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Online learning provider Udacity announced this week that it is expanding its learning partnership with Mercedes-Benz Research & Development North America (MBRDNA) to train the next generation of engineering talent in self-driving car technology.  Udacity has announced a new program – the Sensor Fusion Engineer Nanodegree program – which has been developed in collaboration with Mercedes-Benz, one of the first automotive manufacturers to be issued with an official license by the state of California to test self-driving vehicles on public roads in 2014. During the program, students will complete projects in lidar obstacle detection, radar obstacle detection, camera and lidar data fusion, and Kalman Filters. Those taking part in the program will also have an opportunity to learn the most innovative autonomous driving technologies from the autonomous driving team at Mercedes-Benz and self-driving car experts at Udacity, including Sebastian Thrun, a pioneer of self-driving car technologies and founder of Udacity. “Sensor fusion is a crucial component of autonomous vehicles at Mercedes-Benz,” said Michael Maile, Manager of the Sensor Fusion and Localization team at MBRDNA. Send me Driverless Weekly Email “Our partnership with Udacity is offering a great way of teaching engineers how to work with lidar, radar, and camera sensors to perceive the driving environment.” Udacity first partnered with the MBRDNA team in 2016 to build its Self-Driving Car Engineer Nanodegree program, which has since attracted more than 21,000 enrollments in over 120 countries. Graduates of the program have ended up working for employers including Audi, BMW, Bosch, Jaguar Land Rover, Lyft, NVIDIA and Mercedes-Benz. “I have been working on self-driving cars for almost 15 years because I dream of a world where transportation is safe, fun and accessible to all,” said Sebastian Thrun, Founder, President and Executive Chairman at Udacity. “Mercedes-Benz is pioneering some of the most audacious innovations in this field and we are thrilled to partner with them once again.” Since launching its self-driving car engineering education programs in 2016, Udacity has partnered with leading companies working on autonomous vehicles to develop programs for those seeking careers in self-driving cars. In addition to its new sensor fusion program, Udacity offers an Intro to Self-Driving Cars Nanodegree program that lets those with minimal programming experience enjoy the thrill of building self-driving cars, while its Self-Driving Car Engineer Nanodegree program lets students test their skills on the company’s own self-driving car in Silicon Valley. Check out the latest autonomous vehicle industry jobs here.
Automotive company Geely Auto Group has opened a new research and development centre in Germany, focused on new propulsion systems and next-generation mobility technology. The Geely Auto Technical Deutschland (GATD) facility at Raunheim, close to Frankfurt airport, is expected to employ around 300 engineers and technology specialists within the next few years, as the group increases its presence in electrification and new energy vehicles. According to the company, the new centre will have a particular focus on developing premium electric cars, augmenting R&D already underway at facilities across Geely Auto’s network, including the Geely Research Institute in Hangzhou Bay, the China Euro Vehicle Technology (CEVT) in Gothenburg, and centres in Linjiang, China, and Coventry, UK. Send me Driverless Weekly Email The group currently has over 20,000 engineers, with more than 2,500 of them focused on new energy technologies. The new research and development centre will report directly to Feng Qing Feng, the company’s Vice President and Chief Technology Officer. “We are delighted to extend our worldwide R&D capabilities to Germany, where we hope to take advantage of high-quality skills and technical capabilities in the country’s automotive industry,” said Feng. “Technologies developed at GATD will enhance the pace of innovation at our portfolio of brands, which are pioneering new systems in electrification, autonomous-drive systems and connectivity.” Check out the latest autonomous vehicle industry jobs here.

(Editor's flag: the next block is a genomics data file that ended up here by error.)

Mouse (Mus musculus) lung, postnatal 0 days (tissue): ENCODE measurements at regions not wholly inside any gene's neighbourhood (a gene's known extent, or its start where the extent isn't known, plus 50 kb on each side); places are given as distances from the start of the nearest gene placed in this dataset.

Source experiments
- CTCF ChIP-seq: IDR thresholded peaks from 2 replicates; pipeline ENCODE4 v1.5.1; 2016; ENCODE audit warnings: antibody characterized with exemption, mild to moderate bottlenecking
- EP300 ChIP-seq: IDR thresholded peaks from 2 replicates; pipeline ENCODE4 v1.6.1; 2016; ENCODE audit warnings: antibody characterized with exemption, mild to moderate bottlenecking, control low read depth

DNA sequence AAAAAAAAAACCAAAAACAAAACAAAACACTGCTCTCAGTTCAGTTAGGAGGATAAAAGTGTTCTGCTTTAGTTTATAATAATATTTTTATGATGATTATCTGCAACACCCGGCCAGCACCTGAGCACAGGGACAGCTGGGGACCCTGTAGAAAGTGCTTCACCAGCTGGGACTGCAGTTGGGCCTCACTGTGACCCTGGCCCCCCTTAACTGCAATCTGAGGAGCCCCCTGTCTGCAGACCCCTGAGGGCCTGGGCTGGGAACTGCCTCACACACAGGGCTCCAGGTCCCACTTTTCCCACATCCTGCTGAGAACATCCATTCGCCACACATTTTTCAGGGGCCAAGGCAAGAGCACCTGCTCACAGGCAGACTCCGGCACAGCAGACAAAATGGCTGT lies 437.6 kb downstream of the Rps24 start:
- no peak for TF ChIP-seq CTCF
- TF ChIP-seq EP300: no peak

Cambridge University’s Department of Engineering has announced the launch of a new information engineering course with a focus on autonomous driving. The course for second-year undergraduate students, taught by Professor Roberto Cipolla, Dr Richard Turner and Dr Glenn Vinnicombe, aims to provide a unified view of information engineering, showing how signal processing, computer vision, machine learning and control relate to one another. As part of the course, example applications are drawn from autonomous driving, and guest lecturers from industry will introduce the students to the anatomy of a self-driving car and its autonomous driving hardware. Send me Driverless Weekly Email The university has designed the new syllabus in response to a global shortage of engineers who are familiar with the topics covered by the course. “We’re delighted to launch this new course at a time when there is a desperate shortage of engineers who are familiar with computer vision, deep learning and reinforcement learning,” said Professor Cipolla. “We use the example application of autonomous driving to provide a real-world case study of important concepts and sub-areas of information engineering. This course also aims to equip students with the ability to solve simple computer vision and machine learning problems, including object detection and segmentation, and sequential decision-making.” Guest lecturers invited to talk as part of the new course include Dr Alex Kendall, co-founder of Cambridge-based machine learning company Wayve. The firm has been testing its self-driving cars on the city’s roads since January 2018. Check out the latest autonomous vehicle industry jobs here. Send me Driverless Weekly Email